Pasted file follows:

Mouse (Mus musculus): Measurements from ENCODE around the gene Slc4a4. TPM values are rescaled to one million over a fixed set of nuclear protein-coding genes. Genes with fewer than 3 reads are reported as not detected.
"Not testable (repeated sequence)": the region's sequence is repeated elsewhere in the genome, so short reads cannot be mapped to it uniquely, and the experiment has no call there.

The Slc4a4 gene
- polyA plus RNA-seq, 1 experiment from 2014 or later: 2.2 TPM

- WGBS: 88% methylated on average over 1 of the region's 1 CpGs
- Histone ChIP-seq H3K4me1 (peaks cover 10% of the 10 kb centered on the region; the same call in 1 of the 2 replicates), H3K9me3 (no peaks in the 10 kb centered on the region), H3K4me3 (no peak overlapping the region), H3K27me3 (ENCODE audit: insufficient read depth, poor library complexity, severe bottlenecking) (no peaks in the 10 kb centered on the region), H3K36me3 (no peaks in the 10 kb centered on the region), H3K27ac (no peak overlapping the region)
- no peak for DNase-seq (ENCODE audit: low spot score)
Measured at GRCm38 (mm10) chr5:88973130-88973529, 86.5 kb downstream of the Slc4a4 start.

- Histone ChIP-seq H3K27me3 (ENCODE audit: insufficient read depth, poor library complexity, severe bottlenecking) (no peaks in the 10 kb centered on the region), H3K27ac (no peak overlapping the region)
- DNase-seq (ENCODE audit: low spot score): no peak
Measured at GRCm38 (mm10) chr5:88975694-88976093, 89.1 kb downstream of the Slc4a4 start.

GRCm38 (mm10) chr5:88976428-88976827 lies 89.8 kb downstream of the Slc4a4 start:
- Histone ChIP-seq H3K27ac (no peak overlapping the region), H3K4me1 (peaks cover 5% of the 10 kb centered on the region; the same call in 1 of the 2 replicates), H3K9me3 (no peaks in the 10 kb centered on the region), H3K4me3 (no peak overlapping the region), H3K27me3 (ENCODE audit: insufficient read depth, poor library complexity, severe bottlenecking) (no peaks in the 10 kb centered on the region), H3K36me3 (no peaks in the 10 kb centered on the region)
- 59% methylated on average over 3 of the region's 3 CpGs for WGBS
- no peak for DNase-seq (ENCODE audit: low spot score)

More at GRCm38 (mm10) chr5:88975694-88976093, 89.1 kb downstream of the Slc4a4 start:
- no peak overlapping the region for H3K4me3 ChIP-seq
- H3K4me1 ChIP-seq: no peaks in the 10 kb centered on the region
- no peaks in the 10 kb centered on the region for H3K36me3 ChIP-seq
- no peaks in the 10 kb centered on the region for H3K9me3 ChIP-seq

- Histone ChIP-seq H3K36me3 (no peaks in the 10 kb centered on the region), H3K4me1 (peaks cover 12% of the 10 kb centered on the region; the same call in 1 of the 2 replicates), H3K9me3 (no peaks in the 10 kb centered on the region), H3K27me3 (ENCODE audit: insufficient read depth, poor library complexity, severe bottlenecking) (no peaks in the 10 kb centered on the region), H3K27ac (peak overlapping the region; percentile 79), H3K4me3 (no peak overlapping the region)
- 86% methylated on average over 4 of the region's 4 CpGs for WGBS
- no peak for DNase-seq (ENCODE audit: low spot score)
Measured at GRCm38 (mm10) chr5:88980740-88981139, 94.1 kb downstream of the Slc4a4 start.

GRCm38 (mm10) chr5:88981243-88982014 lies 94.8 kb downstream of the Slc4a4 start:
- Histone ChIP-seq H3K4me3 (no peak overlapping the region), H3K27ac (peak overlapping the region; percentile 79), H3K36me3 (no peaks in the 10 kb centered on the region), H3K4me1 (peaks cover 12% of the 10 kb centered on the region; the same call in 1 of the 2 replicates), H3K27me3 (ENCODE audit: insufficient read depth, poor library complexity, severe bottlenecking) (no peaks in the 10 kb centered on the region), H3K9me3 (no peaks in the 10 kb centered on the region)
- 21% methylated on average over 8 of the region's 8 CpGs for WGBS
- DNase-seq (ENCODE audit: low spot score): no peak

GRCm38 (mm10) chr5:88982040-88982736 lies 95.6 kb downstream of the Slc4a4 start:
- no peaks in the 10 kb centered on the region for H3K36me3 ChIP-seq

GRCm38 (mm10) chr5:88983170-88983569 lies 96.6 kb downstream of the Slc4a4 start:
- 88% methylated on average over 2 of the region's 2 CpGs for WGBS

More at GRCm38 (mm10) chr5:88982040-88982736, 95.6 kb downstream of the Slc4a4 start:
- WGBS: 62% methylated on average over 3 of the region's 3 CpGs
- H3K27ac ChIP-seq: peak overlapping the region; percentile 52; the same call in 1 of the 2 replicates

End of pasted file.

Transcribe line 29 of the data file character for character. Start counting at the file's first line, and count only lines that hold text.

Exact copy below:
GRCm38 (mm10) chr5:88982040-88982736 lies 95.6 kb downstream of the Slc4a4 start: